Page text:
It’s been almost 2 decades since the proverbial house of cards collapsed in what was then the largest accounting fraud scandal and Chapter 11 bankruptcy in history, since surpassed by Worldcom during 2002 and Lehman Brothers during 2008 — sparking what would become the Great Recession.
In the same year as the Lehman Brothers shuttered and ceased existing, there was also another massive fraud event that tipped the scales when Harry Markopolos famously blew the whistle on Bernie Madoff’s Ponzi scheme.
Well, it’s over a decade later, and Markopolos has resurfaced again with his eyes targeted firmly on General Electric (GE).
As reporting by CNN, Markopolos said in a report released on August 15th that GE was hiding nearly $40 billion of losses in its insurance business, citing this could be the largest cast of accounting fraud he and his time have investigated.
While Markopolos claims that GE’s infractions are far more serious than either Enron or Worldcom accounting frauds, GE dismissed Markopolos’ claims as meritless.
Now you may wonder, what in the world does this have to domain names, right? Well, it appears that Mr. Markopolos and team have published a web report comparing GE to Enron using a GE-branded domain: GEFraud.com.
Upon visiting the website, visitors are invited to download the GE Whistleblower Report that highlights GE’s alleged decades-long accounting fraud by only providing top line revenue and bottom line profits for its business units while getting away with leaving out cost of goods sold in addition to various other expenses.
It’s not everyday that a company, especially GE, finds itself in the crosshairs of accounting fraud accusations.
What’s more damaging is the fact that Markopolos and team have decided to use GE’s brand against them by publishing information to GEFraud.com — garnering increasing search credibility and visibility with numerous authority sites: Nasdaq.com, WashingtonPost.com, NYTimes.com, BusinessInsider.com, FastCompany.com, CNN.com, MSN.com, USAToday.com, WSJ.com, NBCNews.com, CBSNews.com, CNBC.com, Finance.Yahoo.com, and a growing list of other influential websites.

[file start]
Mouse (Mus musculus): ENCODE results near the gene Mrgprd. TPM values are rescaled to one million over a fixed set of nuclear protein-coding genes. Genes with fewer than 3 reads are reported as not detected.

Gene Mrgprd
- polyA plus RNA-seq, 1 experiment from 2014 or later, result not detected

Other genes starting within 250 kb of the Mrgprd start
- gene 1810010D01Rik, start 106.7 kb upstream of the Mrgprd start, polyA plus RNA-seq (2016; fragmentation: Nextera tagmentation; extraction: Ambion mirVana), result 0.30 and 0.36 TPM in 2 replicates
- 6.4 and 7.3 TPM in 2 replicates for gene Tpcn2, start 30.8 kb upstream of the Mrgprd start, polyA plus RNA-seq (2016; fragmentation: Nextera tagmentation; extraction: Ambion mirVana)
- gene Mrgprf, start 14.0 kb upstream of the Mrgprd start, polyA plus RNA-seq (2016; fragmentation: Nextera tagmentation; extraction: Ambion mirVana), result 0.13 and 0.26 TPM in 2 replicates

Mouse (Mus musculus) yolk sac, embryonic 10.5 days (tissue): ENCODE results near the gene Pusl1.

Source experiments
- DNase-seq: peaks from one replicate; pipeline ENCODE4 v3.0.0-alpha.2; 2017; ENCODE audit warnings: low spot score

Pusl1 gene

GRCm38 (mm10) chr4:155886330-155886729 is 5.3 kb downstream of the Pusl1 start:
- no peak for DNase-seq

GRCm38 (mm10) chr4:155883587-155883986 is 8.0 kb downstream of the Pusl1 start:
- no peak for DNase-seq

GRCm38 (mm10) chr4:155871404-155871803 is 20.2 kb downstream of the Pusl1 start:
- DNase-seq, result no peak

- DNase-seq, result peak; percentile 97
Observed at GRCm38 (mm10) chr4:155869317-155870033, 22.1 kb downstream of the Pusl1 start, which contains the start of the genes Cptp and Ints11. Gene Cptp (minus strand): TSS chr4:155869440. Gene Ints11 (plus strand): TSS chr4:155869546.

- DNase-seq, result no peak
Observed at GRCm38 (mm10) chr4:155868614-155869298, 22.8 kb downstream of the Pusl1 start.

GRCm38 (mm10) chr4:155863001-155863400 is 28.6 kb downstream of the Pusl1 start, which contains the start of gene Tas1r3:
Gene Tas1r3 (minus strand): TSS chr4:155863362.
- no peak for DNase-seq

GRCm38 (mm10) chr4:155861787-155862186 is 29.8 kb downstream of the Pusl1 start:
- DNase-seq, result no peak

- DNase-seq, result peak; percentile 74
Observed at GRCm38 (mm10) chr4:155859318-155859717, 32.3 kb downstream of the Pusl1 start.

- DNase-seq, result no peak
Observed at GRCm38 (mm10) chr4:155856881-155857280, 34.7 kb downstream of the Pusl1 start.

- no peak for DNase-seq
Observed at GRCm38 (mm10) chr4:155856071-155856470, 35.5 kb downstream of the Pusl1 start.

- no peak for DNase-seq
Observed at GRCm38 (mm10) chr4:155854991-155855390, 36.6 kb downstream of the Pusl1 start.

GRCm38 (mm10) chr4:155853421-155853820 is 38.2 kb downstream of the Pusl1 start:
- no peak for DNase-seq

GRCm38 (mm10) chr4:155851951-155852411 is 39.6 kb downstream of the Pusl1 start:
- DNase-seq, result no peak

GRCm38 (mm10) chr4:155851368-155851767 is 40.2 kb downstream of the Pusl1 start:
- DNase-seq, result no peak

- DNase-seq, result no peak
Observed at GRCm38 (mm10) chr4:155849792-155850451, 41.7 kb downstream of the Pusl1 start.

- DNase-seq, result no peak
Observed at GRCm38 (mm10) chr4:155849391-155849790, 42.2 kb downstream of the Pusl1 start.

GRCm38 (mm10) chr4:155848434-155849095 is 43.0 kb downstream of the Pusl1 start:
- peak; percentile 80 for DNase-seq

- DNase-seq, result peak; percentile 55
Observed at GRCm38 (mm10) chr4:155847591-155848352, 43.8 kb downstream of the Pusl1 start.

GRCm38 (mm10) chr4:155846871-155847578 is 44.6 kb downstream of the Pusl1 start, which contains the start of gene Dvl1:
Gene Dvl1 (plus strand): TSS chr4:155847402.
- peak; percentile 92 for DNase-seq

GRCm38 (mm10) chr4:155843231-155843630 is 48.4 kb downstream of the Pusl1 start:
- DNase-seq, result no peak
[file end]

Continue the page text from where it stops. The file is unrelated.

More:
In my humble opinion, brand protection is the very reason that companies, especially large global companies, should stockpile certain types of domains, especially domains containing the keywords “sucks”, “fraud”, “scam”, “scams”, “corrupt”, and the list goes on.
While defensively registering domains to ward off brand conspirators or dilutionists is a drop in the expense bucket for most global companies, defensive registration can be quite an expensive endeavor should one give serious thought and action towards such a strategy.
Yes, defensive domain registrations are costly, but the real question is are defensive domain registrations as costly as the competition or opposition owing and making use of such domains to tarnish your company’s brand? That’s the real question to answer.
As for GEFraud.com, only time will tell whether or not Markopolos and team are spot on about GE’s alleged fraudulent accounting practices. If they’re right, this event could be the making of yet another colossal, wide-reaching, recession eclipsing that of the Great Recession. 😳